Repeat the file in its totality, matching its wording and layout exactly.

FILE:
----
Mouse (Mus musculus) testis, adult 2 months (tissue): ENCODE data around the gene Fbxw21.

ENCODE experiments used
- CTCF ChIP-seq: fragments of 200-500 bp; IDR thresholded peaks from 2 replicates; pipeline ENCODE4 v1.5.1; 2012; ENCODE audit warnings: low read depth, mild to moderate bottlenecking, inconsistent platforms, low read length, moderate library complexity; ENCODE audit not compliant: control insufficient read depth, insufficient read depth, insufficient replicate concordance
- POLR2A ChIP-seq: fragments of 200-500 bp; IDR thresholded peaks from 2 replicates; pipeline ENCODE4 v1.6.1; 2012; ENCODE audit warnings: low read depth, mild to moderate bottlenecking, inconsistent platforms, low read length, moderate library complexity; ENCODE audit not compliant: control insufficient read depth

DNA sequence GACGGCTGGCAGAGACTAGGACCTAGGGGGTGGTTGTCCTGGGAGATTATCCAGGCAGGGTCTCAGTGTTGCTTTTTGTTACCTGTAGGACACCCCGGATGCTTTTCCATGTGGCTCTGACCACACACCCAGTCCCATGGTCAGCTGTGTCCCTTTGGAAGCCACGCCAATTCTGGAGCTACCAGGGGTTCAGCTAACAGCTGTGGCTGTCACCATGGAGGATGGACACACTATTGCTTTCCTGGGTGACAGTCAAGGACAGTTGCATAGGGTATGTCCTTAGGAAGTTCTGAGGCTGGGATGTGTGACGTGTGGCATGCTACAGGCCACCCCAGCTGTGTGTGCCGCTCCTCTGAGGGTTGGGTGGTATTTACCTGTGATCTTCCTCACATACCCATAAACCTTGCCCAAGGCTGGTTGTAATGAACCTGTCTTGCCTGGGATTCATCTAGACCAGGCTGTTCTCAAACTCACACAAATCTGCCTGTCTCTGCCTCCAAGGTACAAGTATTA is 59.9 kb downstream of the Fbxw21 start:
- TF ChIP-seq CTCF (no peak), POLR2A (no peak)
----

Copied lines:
Mouse (Mus musculus) testis, adult 2 months (tissue): ENCODE data around the gene Fbxw21.

ENCODE experiments used
- CTCF ChIP-seq: fragments of 200-500 bp; IDR thresholded peaks from 2 replicates; pipeline ENCODE4 v1.5.1; 2012; ENCODE audit warnings: low read depth, mild to moderate bottlenecking, inconsistent platforms, low read length, moderate library complexity; ENCODE audit not compliant: control insufficient read depth, insufficient read depth, insufficient replicate concordance
- POLR2A ChIP-seq: fragments of 200-500 bp; IDR thresholded peaks from 2 replicates; pipeline ENCODE4 v1.6.1; 2012; ENCODE audit warnings: low read depth, mild to moderate bottlenecking, inconsistent platforms, low read length, moderate library complexity; ENCODE audit not compliant: control insufficient read depth

DNA sequence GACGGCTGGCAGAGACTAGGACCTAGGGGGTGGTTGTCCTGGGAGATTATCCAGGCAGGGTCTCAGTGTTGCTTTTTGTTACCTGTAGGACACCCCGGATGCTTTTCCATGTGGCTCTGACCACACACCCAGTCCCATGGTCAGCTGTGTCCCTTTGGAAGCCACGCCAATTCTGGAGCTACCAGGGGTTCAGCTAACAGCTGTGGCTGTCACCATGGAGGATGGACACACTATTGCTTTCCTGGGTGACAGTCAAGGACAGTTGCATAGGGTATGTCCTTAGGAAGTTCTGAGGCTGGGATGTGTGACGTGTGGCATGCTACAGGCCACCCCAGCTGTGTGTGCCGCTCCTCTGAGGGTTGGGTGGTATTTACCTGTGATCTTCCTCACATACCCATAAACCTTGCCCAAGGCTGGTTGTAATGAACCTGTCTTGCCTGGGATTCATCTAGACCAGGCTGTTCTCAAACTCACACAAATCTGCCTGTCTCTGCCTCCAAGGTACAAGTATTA is 59.9 kb downstream of the Fbxw21 start:
- TF ChIP-seq CTCF (no peak), POLR2A (no peak)